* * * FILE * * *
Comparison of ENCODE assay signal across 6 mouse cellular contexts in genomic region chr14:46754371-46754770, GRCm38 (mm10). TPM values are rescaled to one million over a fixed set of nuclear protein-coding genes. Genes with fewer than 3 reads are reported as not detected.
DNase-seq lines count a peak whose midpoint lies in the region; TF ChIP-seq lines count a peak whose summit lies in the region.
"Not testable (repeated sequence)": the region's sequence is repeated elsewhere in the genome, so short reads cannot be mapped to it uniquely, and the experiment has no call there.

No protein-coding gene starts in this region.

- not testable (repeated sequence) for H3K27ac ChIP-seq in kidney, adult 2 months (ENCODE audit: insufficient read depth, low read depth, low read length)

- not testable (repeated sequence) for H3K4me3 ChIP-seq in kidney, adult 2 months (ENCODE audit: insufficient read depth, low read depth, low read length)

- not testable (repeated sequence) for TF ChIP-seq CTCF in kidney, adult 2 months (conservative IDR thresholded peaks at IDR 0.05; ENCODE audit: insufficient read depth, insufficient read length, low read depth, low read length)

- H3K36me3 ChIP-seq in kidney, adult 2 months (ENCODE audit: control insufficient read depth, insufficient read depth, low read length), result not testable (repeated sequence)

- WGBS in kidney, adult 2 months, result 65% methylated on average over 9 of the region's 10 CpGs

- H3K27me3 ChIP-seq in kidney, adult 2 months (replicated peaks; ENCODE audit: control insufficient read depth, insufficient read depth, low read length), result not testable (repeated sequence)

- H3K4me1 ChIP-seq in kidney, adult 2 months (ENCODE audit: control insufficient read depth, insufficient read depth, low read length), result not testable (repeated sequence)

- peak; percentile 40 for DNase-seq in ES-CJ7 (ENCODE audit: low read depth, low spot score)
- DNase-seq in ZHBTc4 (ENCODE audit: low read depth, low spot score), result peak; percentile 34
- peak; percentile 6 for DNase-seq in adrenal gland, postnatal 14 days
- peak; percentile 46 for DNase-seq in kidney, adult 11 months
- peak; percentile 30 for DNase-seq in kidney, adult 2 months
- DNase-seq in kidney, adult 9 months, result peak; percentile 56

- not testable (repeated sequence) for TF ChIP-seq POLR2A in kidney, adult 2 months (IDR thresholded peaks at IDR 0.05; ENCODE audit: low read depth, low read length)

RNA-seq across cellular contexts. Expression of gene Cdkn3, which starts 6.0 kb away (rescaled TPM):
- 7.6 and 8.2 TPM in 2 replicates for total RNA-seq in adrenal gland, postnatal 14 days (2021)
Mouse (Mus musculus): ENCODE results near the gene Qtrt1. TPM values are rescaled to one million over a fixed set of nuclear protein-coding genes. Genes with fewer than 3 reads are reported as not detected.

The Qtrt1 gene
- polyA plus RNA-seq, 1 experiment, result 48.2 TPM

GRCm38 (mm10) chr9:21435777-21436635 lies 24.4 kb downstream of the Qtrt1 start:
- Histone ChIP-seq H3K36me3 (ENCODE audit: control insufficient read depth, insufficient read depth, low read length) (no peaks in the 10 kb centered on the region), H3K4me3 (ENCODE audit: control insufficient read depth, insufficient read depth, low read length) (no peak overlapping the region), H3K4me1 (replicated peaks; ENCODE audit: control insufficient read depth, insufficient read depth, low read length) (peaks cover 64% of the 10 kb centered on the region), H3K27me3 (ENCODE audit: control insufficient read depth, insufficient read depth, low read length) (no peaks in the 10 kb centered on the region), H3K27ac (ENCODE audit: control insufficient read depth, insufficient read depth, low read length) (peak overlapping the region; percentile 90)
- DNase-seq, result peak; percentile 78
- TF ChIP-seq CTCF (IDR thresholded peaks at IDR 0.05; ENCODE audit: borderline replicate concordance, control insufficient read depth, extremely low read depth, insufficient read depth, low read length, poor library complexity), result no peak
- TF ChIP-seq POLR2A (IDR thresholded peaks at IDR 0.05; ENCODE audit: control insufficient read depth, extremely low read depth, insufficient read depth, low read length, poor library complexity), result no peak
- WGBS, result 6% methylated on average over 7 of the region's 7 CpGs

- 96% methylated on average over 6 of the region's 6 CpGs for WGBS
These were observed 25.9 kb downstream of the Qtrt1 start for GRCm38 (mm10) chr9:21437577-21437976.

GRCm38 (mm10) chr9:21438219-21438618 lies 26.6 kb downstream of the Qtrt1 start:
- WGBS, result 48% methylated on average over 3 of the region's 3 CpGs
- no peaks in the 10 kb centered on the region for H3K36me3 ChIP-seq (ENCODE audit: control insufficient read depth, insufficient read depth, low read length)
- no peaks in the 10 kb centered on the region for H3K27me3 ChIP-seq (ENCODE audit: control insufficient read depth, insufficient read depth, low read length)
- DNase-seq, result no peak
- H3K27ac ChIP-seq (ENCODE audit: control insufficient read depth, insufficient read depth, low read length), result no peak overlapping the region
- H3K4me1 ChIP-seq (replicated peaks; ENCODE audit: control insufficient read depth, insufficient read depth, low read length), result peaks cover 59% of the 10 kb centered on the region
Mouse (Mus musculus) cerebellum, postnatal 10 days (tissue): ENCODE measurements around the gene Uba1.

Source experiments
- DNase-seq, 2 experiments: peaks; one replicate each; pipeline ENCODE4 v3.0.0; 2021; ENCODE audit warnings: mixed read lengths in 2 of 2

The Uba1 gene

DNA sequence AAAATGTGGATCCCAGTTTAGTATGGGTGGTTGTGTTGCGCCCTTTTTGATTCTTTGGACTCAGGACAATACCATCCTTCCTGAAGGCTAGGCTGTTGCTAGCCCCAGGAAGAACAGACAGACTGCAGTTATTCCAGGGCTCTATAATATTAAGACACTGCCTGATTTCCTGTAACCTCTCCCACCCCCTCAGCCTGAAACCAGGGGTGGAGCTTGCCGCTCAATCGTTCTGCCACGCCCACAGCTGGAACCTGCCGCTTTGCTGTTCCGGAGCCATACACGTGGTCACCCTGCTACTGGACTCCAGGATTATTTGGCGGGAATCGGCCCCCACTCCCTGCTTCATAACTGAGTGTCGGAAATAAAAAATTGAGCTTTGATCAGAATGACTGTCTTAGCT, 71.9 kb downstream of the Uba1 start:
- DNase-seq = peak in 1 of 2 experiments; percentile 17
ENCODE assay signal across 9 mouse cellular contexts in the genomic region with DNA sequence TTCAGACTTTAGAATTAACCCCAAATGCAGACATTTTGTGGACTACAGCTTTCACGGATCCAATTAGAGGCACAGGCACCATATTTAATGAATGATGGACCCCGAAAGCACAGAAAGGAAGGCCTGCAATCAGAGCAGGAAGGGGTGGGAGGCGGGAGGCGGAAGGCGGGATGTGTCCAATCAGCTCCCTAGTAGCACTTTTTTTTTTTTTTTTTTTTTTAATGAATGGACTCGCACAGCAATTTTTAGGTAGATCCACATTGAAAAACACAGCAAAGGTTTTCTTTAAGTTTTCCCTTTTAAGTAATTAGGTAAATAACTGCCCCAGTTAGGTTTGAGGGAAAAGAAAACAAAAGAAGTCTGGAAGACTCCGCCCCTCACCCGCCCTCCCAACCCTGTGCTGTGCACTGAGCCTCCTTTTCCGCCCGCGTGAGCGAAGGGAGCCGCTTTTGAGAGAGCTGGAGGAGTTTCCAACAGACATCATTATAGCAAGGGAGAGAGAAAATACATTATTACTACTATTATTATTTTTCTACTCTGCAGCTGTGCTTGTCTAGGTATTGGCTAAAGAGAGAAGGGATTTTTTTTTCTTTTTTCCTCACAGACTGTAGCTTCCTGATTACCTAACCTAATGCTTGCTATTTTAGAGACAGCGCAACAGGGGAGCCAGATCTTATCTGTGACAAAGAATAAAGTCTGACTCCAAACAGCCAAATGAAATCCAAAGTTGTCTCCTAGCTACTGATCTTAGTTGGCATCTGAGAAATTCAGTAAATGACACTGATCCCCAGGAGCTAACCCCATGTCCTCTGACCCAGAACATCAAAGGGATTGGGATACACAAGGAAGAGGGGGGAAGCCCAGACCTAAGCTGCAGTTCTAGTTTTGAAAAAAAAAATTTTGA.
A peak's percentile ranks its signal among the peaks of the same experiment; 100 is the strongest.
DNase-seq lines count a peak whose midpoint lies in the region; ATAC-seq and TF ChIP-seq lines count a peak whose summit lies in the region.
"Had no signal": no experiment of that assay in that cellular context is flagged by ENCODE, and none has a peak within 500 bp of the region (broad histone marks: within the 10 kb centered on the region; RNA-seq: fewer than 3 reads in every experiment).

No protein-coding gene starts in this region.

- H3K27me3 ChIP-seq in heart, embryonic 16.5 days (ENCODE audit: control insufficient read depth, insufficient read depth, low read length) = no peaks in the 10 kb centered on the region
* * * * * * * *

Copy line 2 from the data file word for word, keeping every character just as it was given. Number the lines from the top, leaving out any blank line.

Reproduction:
DNase-seq lines count a peak whose midpoint lies in the region; TF ChIP-seq lines count a peak whose summit lies in the region.